While we were talking Wu appeared to guide us to the camp. They had chosen a beautiful temple with a flower-filled courtyard on the summit of a hill overlooking the city. It was wonderfully clean and when our beds, tables, and chairs were spread on the broad stone porch it seemed like a real home.
The next days were busy ones for us all, Roy and Heller setting traps, and I working at my photography. We let it be known that we would pay well for specimens, and there was an almost uninterrupted procession of men and boys carrying long sticks, on which were strung frogs, rats, toads, and snakes. They would simply beam with triumph and enthusiasm. Our fame spread and more came, bringing the most ridiculous tame things—pigeons, maltese cats, dogs, white rabbits, caged birds, and I even believe we might have purchased a girl baby or two, for mothers stood about with little brown kiddies on their backs as though they really would like to offer them to us but hardly dared.
The temple priest was a good looking, smooth-faced chap, and hidden under his coat he brought dozens of skins. I believe that his religious vows did not allow him to handle animals—openly—and so he would beckon Roy into the darkness of the temple with a most mysterious air, and would extract all sorts of things from his sleeves just like a sleight-of-hand performer. He was a rich man when we left!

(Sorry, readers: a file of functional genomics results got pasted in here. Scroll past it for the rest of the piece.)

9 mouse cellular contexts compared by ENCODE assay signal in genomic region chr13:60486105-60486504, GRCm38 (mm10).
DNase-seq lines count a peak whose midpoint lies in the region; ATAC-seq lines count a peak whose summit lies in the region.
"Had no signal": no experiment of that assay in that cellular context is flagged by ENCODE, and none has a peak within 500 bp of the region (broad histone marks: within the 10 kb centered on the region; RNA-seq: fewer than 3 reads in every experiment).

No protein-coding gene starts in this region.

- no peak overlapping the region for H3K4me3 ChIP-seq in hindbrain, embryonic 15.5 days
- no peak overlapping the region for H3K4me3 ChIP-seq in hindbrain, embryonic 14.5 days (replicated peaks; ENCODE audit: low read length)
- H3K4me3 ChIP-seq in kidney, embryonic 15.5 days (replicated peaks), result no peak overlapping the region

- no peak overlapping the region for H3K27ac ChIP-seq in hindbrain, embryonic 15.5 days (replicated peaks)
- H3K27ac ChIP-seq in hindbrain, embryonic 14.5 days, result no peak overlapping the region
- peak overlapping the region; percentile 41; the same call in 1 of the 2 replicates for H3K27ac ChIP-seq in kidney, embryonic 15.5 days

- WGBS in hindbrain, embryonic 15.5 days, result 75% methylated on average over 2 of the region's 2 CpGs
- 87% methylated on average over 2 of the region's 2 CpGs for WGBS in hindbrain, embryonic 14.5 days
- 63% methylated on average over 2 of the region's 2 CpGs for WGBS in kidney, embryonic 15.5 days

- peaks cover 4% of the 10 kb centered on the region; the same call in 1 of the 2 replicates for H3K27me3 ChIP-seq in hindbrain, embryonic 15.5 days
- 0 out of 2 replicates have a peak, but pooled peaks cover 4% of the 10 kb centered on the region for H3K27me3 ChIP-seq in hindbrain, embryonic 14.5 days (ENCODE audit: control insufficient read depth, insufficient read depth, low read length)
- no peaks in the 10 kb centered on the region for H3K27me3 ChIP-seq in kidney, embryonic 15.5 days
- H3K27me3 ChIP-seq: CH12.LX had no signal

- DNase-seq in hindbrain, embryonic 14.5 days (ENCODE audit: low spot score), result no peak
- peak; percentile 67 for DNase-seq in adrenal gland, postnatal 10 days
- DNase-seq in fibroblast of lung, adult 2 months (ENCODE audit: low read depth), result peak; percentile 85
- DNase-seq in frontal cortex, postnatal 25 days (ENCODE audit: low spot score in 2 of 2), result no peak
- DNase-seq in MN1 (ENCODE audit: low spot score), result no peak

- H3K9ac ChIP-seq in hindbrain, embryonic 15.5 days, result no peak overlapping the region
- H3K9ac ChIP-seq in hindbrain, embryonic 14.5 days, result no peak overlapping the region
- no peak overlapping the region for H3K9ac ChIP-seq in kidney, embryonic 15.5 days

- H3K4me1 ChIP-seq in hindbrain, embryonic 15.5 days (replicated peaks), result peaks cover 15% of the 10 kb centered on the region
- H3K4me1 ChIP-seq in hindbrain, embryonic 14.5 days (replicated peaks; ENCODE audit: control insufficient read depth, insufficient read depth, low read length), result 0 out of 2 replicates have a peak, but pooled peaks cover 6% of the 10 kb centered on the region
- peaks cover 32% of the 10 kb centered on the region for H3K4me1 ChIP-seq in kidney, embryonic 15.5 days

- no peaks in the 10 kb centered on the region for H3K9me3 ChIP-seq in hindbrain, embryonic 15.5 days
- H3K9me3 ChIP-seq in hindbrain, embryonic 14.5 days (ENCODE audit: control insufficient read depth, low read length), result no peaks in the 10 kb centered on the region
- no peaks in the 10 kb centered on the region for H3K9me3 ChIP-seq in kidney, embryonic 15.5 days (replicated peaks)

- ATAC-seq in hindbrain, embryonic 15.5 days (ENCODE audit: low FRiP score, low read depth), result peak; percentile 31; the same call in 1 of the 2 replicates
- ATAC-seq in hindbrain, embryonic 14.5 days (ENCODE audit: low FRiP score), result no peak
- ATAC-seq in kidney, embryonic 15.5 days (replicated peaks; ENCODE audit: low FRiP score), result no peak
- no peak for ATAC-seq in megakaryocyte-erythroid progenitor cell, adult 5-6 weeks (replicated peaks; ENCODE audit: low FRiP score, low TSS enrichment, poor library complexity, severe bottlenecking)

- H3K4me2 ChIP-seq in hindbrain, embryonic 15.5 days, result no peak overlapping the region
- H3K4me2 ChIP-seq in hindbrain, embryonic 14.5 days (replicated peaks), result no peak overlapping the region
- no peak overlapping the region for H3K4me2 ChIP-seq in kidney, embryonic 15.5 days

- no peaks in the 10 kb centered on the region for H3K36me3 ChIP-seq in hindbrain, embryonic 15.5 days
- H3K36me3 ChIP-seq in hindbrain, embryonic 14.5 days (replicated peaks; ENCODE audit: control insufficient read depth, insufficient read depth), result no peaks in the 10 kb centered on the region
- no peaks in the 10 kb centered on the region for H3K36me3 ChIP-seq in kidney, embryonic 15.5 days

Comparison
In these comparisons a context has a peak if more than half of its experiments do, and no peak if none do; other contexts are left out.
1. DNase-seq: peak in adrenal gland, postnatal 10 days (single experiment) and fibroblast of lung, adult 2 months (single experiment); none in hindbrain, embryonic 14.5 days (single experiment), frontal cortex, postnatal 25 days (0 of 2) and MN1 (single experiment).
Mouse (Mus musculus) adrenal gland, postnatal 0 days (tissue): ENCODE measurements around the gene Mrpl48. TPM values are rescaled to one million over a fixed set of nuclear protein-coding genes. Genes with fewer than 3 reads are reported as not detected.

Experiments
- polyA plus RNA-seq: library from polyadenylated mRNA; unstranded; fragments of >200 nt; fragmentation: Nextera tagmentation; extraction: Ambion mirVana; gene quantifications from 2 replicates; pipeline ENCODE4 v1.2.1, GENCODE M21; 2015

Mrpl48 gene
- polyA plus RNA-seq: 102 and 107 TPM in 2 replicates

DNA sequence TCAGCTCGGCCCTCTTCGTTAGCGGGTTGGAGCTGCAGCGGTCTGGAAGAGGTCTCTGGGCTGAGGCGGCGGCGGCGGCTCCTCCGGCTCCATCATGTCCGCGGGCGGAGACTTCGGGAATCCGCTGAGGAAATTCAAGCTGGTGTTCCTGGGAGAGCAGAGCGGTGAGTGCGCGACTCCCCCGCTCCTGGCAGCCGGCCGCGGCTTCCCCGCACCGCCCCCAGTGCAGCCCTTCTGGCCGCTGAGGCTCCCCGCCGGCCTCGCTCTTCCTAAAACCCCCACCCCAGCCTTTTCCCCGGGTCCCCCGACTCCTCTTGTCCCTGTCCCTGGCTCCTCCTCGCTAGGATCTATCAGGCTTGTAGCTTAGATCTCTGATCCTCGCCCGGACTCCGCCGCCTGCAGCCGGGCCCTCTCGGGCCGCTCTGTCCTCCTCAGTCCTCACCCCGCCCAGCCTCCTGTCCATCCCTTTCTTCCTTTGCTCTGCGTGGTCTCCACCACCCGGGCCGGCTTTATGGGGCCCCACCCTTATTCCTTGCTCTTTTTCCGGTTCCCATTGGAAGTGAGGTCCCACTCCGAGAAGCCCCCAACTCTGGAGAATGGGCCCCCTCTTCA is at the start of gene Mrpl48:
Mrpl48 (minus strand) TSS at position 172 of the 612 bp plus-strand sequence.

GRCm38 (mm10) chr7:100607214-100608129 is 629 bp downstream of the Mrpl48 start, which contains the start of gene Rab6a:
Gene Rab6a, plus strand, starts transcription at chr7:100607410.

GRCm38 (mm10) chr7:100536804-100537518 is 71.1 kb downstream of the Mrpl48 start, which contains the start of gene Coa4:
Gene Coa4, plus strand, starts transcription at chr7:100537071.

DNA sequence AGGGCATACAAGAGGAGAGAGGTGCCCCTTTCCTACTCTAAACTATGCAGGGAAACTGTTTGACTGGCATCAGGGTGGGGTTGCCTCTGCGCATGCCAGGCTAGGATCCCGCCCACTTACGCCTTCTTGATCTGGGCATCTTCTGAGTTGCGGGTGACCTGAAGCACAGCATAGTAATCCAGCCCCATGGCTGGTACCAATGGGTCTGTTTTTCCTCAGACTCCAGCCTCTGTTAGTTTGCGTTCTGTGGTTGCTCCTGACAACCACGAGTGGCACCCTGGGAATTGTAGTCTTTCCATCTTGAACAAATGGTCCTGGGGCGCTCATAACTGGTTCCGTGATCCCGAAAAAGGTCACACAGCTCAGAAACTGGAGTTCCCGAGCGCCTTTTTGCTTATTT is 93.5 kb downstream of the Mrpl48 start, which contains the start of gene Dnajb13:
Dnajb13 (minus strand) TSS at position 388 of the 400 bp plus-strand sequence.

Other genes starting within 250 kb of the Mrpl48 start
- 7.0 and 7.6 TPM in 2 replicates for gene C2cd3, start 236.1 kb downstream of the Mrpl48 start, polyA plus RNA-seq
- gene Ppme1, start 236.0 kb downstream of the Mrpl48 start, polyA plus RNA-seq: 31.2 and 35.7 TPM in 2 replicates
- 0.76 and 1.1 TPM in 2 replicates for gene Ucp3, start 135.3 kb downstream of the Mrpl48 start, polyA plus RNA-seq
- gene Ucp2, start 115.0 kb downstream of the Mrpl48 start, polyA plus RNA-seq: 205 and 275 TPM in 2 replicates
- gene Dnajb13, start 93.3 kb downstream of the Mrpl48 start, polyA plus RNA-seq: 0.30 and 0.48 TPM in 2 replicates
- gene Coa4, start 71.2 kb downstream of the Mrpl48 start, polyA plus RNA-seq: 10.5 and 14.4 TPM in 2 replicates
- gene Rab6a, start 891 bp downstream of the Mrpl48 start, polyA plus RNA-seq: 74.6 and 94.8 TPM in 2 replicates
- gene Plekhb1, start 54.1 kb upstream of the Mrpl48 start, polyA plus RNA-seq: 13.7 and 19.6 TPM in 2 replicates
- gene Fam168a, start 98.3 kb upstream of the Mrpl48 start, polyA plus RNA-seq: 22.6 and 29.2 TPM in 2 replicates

The people are mostly tribesmen—Mosos, Lolos, Tibetans, and many others. The girls wear their hair “bobbed off” in front and with a long plait in back. They wash their hair once—on their wedding day—and then it is wrapped up in turbans for the rest of their lives. The Tibetan women dress their hair in dozens of tiny braids, but I don’t believe there is any authority that they ever wash it, or themselves either.
Li-chiang was our first collecting camp and we never had a better one. On the morning after our arrival Heller found mammals in half his traps, and in the afternoon we each put out a line of forty traps which brought us fifty mammals of eleven species. This was a wonderful relief after the many days of travel through country devoid of animal life.
Our traps contained shrews of two species, meadow voles, Asiatic white-footed mice, spiny mice, rats, squirrels, and tree shrews. The small mammals were exceedingly abundant and easy to catch, but after the first day we began to have difficulty with the natives who stole our traps. We usually marked them with a bit of cotton, and the boys would follow an entire line down a hedge, taking every one. Sometimes they even brought specimens to us for sale which we knew had been caught in our stolen traps!